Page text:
but even so, they were clean too. The whole of it was below average but it would do.
That pool, though, that was something else. It wasn’t big but it was pristine clean. The lounge chairs
around it weren’t top of the line but they were okay, in great repair and obviously taken care of.
I looked from the pool to reception. It wasn’t so much reception as a tiny house. I tiny well-kept house
with a little upstairs. It also had big half barrels full of newly planted flowers out front. It wasn’t quite
summer but it was the end of spring so the flowers hadn’t come close to filling out.
Carnal was in the Rocky Mountains, a small valley surrounded by hills which were surrounded by
mountains. It was closing on May, there was a nip in the air and I wondered if those flowers were
If they were, whoever planted them had the capacity for a lot of hope. There were more flowers in
window boxes in the front windows of the reception-slash-house. There were also more flowers in half
barrels intermittently placed by the poles on the walk in front of the hotel rooms with more window boxes
on the railing of the balcony in front of the rooms upstairs. And lastly there were more half barrels dotted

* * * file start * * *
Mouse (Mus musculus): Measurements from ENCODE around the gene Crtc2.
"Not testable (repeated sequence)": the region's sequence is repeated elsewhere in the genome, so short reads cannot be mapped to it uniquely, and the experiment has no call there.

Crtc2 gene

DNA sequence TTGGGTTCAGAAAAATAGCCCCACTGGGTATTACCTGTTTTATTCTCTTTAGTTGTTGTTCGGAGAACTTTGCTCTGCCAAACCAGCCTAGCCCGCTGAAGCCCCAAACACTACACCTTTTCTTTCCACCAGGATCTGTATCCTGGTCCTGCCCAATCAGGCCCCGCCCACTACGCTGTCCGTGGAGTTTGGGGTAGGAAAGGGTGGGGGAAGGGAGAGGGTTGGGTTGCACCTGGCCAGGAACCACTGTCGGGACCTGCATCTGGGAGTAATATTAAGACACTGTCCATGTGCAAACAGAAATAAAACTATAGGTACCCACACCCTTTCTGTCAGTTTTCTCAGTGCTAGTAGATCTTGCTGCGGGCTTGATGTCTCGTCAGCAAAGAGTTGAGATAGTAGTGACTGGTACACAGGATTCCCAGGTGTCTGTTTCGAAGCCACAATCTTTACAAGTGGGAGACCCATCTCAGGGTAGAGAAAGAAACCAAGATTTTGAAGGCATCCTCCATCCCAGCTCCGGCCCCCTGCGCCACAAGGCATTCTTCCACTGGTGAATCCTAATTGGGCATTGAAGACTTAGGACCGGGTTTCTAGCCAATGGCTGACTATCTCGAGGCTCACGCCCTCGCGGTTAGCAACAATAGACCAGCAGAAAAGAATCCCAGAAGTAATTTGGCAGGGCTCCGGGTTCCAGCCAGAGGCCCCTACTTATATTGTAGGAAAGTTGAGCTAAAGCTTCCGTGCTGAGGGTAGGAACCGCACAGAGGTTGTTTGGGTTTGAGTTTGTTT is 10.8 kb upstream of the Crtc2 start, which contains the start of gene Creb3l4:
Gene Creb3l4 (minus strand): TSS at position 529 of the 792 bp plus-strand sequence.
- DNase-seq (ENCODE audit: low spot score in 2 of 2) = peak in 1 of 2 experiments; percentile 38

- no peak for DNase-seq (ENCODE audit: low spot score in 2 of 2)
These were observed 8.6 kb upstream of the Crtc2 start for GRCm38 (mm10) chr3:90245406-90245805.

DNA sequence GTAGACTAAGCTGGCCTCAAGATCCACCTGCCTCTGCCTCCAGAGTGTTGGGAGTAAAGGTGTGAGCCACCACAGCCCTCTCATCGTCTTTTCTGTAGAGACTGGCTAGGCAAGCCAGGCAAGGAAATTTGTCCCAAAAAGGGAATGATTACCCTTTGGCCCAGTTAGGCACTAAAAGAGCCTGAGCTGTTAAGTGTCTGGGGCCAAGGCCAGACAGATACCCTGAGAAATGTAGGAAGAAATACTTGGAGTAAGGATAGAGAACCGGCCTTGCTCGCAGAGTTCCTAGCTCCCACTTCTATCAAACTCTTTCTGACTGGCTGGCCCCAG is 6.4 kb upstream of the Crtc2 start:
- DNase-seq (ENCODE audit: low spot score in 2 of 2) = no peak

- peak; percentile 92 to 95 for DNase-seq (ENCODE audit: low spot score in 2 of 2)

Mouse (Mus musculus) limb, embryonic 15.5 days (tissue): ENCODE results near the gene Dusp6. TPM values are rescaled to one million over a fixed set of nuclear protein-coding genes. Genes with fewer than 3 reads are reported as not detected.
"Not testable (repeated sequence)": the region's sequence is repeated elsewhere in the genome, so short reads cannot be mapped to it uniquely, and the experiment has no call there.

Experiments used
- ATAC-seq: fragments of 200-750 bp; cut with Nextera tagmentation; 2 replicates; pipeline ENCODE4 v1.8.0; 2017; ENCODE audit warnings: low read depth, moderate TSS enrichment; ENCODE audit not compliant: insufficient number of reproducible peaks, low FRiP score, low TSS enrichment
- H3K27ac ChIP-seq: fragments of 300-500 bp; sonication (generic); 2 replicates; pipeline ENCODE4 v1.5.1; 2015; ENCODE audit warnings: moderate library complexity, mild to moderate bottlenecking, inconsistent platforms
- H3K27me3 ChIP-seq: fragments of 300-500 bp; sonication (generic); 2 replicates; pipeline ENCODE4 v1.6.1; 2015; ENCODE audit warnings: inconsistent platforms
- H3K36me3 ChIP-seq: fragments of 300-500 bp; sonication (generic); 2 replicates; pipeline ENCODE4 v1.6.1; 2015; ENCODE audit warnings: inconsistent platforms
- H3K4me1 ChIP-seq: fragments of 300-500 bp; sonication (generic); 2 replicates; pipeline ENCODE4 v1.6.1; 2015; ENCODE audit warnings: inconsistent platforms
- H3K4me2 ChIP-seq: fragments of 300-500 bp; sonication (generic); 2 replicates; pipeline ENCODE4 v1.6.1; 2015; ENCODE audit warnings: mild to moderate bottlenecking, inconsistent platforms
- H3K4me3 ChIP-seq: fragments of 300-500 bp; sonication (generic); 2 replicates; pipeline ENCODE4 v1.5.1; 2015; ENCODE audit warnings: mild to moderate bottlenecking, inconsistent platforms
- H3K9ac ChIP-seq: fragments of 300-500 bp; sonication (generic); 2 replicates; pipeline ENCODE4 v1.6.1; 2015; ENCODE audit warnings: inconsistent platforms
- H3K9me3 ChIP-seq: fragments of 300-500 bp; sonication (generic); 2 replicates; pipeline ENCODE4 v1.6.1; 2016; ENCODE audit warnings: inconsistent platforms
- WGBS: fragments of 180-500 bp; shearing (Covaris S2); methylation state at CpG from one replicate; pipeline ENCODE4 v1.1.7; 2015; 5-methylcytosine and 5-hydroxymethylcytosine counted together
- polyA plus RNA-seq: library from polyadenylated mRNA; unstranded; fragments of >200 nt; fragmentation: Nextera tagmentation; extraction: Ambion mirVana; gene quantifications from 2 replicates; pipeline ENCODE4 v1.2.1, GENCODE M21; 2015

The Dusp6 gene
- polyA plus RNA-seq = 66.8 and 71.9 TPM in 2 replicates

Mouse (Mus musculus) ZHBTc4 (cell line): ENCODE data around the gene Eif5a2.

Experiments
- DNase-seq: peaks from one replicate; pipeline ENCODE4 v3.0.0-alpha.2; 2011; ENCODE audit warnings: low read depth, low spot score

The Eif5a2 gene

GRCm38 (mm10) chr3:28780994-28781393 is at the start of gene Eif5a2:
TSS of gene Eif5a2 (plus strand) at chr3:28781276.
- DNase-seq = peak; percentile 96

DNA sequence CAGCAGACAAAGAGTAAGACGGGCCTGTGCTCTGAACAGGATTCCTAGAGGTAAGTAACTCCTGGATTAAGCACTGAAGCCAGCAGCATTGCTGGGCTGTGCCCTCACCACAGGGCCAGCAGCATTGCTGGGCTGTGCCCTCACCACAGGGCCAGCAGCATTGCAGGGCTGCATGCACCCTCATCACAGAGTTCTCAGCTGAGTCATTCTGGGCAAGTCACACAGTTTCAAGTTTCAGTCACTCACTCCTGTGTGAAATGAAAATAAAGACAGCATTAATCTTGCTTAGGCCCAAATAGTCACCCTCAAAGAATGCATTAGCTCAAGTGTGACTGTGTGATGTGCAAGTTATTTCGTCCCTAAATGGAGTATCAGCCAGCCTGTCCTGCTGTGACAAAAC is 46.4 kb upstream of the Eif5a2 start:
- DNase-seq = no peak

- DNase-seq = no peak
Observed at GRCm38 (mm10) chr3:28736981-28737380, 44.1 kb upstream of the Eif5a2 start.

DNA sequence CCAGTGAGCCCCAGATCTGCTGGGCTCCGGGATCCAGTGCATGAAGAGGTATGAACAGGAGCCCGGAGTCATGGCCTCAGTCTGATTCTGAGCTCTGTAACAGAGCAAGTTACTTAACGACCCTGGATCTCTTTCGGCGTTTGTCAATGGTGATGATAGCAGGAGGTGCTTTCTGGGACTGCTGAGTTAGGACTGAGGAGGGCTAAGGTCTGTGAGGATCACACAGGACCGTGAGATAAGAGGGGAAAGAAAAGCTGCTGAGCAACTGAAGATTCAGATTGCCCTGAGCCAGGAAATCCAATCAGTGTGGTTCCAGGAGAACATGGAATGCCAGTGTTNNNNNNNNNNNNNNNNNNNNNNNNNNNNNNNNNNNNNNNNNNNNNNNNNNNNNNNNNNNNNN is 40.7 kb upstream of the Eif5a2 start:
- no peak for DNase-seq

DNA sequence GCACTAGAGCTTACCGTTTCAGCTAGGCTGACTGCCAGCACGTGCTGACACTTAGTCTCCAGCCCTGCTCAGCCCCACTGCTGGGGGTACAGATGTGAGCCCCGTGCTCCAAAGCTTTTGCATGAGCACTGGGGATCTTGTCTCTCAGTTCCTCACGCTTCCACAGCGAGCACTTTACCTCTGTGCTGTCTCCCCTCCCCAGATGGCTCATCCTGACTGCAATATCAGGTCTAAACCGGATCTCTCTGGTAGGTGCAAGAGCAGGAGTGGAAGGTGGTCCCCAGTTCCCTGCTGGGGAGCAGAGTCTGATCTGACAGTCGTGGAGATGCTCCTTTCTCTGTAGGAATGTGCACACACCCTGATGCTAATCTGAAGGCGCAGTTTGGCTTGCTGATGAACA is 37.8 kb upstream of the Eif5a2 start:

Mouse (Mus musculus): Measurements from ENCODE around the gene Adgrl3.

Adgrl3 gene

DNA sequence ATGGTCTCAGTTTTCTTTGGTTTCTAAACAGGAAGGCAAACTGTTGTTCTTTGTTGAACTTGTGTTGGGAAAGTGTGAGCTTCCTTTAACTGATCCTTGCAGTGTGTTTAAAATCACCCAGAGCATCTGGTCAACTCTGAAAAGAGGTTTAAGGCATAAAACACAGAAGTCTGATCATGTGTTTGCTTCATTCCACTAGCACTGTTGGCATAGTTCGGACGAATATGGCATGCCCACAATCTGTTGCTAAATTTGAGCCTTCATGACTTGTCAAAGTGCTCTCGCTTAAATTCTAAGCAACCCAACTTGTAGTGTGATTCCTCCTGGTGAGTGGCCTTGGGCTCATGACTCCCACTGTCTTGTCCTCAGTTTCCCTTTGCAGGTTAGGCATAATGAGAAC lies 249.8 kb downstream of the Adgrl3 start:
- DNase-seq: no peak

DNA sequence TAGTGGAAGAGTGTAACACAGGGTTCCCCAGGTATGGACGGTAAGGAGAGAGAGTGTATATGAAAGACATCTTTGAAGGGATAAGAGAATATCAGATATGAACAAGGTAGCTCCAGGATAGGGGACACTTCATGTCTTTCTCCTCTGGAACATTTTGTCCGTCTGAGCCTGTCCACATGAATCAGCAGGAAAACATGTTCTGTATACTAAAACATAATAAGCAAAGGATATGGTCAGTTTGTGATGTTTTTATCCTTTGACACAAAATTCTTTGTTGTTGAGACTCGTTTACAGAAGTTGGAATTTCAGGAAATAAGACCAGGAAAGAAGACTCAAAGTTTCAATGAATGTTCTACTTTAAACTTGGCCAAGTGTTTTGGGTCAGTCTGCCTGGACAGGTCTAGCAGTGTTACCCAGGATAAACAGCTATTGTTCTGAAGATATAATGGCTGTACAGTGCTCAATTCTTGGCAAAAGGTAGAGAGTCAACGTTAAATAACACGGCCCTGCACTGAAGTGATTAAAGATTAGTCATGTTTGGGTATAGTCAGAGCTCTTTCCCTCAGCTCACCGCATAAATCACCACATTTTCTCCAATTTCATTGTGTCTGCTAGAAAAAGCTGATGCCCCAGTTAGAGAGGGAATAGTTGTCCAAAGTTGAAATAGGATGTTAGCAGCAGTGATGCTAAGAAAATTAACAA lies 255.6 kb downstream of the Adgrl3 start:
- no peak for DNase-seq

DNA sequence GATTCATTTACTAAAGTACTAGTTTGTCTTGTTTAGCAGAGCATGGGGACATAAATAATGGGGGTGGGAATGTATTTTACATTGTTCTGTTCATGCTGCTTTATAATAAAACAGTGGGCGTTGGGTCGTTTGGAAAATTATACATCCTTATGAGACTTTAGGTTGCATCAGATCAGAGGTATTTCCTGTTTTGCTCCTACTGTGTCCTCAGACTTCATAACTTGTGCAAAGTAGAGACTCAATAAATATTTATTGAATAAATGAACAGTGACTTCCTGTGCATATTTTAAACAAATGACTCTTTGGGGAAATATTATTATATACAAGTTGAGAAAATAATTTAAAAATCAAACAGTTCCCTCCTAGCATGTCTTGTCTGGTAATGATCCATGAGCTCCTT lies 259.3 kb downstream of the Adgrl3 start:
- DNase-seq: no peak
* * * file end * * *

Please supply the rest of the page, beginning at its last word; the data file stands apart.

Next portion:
around the pool area.
The parking lot was tidy and well-kept and the hotel and reception-slash-house both had a good paint
All of this indicated that Carnal Hotel might be below average but the people who owned it cared
I had checked in with a nice lady at the front desk who said anything I needed, change for the vending
machines or laundry room, Wi-Fi access, menus for restaurants and takeout in town, “just holler”.
Then I’d unpacked my car. All of it. I unpacked it for the first time in four and a half months. Then I
cleaned it out. All the junk food wrappers, discarded pop cans, fallen mints, lost pieces of candy, bits of
paper. The flotsam and jetsam of a killer road trip. I lugged my suitcases (there were five) and boxes
(there were two) into the hotel room and took a plastic bag I’d found and filled full of trash to the big
outdoor bin tucked close to the side of the hotel not facing any streets.
Then I unpacked my clothes.
Over the past four and a half months, I’d been in tons of hotel rooms but I’d never unpacked. I’d never
stayed beyond three days. I’d only stayed long enough to do laundry, take a breather and decide where I’d
head next in my search, zigzagging across so many states I’d lost count in my search for Nowheresville.
After I unpacked, I’d walked into town which amounted to me walking by room number fourteen and
turning the corner. Carnal Hotel was on the edge of town right before the road opened up to nothing again.
I’d found a deli, bought a pastrami on rye and ate it on the sidewalk, chasing it with a diet pop. Then I’d
walked the town up one side and down the other.
Bubba’s was in the middle, five blocks from the hotel and it was definitely a biker bar because Carnal
was a biker town. There were two bike shops and one bike mechanic at the opposite end from Carnal
Hotel and it had a sign that said “We take cars too”. There were also three motorcycle paraphernalia